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Beverly Hills, California, United States
Eli Kantor is a labor, employment and immigration law attorney. He has been practicing labor, employment and immigration law for more than 36 years. He has been featured in articles about labor, employment and immigration law in the L.A. Times, Business Week.com and Daily Variety. He is a regular columnist for the Daily Journal. Telephone (310)274-8216; eli@elikantorlaw.com. For more information, visit beverlyhillsimmigrationlaw.com and and beverlyhillsemploymentlaw.com


Tuesday, May 05, 2020

Bipartisan Senate bill would make more green cards available to doctors, nurses

Bipartisan Senate bill would make more green cards available to doctors, nurses
by Zach Budryk

A bipartisan Senate bill, set for introduction when the chamber returns, would make it easier for doctors and nurses to obtain green cards.
The Healthcare Workforce Resilience Act, introduced by Sens. Dick Durbin (D-Ill.) and David Perdue (R-Ga.), would allocate 40,000 unused, previously authorized immigrant visas to doctor and nurses who can work to treat coronavirus patients without increasing immigration numbers.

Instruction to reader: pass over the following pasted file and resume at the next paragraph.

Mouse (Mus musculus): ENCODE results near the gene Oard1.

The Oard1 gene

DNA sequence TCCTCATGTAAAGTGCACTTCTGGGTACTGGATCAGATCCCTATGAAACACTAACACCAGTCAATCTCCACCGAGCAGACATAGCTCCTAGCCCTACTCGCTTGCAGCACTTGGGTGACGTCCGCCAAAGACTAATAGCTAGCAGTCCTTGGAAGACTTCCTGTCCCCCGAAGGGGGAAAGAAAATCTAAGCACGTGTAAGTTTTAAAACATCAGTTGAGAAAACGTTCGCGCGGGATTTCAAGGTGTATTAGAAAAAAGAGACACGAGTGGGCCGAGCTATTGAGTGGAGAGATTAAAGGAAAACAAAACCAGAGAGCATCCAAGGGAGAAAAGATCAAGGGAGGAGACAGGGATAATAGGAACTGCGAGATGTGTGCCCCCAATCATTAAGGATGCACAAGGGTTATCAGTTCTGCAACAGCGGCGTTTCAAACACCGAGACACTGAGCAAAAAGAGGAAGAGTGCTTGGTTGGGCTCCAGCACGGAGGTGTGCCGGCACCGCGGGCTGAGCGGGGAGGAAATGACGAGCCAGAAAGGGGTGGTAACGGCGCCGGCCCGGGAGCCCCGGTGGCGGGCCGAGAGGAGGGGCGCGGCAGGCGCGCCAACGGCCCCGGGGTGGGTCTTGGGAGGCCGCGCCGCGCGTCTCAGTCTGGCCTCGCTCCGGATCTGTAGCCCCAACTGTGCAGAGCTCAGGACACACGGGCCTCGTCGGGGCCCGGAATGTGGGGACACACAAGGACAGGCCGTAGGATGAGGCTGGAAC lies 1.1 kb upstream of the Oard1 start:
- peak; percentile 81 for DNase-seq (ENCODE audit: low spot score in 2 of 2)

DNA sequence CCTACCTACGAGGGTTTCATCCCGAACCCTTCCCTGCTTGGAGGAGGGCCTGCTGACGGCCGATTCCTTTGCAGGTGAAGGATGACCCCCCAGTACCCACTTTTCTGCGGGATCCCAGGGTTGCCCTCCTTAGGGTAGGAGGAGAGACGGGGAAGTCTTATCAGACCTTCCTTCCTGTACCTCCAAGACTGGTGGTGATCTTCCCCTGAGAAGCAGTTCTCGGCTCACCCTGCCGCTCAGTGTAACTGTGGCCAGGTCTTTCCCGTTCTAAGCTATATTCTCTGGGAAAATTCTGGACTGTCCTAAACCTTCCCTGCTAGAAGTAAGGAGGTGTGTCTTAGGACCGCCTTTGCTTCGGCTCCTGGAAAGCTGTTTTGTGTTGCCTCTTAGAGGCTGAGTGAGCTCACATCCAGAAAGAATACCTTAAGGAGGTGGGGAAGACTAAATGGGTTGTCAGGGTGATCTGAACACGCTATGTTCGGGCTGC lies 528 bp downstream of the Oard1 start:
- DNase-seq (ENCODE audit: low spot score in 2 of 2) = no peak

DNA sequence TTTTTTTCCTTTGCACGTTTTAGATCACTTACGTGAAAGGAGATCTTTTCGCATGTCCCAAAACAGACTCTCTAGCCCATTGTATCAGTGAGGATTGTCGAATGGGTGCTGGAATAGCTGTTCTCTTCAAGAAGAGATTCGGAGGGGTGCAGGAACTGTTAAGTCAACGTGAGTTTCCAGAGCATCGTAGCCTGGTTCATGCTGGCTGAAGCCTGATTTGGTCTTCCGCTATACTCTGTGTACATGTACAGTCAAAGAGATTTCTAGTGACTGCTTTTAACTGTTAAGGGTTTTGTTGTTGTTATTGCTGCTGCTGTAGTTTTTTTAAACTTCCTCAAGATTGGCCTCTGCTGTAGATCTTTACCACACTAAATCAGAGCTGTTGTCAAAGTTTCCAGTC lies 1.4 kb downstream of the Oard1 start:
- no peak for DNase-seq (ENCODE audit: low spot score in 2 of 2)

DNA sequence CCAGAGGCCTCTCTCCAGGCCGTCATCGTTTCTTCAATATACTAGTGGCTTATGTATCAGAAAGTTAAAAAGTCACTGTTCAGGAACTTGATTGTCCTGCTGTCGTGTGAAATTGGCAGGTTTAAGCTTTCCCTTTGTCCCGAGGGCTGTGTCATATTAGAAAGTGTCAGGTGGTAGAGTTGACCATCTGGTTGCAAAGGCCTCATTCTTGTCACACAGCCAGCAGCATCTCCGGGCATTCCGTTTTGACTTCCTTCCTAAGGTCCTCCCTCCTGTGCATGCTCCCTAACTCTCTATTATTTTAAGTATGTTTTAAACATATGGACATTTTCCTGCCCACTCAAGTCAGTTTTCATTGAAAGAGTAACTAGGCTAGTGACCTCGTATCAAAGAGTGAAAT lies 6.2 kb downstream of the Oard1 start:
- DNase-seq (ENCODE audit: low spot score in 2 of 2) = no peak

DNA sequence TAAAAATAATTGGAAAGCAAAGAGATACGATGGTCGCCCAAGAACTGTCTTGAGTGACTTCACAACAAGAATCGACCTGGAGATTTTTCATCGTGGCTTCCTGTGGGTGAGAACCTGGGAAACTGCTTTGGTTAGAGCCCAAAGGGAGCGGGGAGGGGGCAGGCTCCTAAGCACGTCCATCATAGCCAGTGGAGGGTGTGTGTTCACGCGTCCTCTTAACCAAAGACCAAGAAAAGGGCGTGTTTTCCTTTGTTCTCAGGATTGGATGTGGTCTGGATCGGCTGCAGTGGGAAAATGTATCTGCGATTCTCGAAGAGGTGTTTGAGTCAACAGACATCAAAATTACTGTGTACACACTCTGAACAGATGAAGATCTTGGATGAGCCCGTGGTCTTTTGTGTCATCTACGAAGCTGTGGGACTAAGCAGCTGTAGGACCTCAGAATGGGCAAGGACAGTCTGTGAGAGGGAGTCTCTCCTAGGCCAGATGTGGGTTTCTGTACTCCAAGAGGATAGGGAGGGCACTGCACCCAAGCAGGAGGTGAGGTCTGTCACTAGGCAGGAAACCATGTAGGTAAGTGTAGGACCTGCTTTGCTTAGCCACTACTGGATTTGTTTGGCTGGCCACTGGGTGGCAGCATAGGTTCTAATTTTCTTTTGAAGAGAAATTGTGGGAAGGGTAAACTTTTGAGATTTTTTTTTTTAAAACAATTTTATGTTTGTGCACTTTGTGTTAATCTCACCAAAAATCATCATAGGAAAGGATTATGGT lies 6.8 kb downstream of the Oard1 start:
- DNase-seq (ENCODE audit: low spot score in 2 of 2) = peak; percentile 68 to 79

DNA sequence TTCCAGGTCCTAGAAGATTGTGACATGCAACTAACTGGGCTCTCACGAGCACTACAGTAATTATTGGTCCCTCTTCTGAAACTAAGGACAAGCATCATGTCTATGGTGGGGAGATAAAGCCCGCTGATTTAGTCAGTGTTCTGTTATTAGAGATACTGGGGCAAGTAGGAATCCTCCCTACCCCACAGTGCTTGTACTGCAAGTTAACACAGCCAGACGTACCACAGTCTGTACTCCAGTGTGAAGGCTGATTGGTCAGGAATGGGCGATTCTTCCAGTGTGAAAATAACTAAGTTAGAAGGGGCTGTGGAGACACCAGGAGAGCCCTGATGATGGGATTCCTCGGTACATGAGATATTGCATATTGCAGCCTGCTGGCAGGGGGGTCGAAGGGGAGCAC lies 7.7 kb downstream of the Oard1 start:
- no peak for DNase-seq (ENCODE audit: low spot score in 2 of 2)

“The growing shortage of doctors and nurses over the past decade has been exacerbated by the COVID-19 crisis,” Perdue said in a statement. “Fortunately, there are thousands of trained health professionals who want to practice in the United States. This proposal would simply reallocate a limited number of unused visas from prior years for doctors and nurses who are qualified to help in our fight against COVID-19. This shortage is critical and needs immediate attention so that our healthcare facilities are not overwhelmed in this crisis.”
“Consider this: one-sixth of our health care workforce is foreign-born. Immigrant nurses and doctors play a vital role in our health care system, and their contributions are now more crucial than ever. Where would we be in this pandemic without them? It is unacceptable that thousands of doctors currently working in the U.S. on temporary visas are stuck in the green card backlog, putting their futures in jeopardy and limiting their ability to contribute to the fight against COVID-19,” Durbin added.
Sens. Todd Young (R-Ind.) and Christopher Coons (D-Del.) also co-introduced the measure. The filing period for the recaptured visas would be limited to 90 days after the end of President Trump’s emergency declaration due to the coronavirus pandemic.
“Our bill strengthens our health care workforce & improves access to care for Americans,” Durbin said in a statement Monday. “I encourage my colleagues on both sides of the aisle to join me & @sendavidperdue in support of these vital health care workers.”
For more information contact us at http://www.beverlyhillsimmigrationlaw.com/

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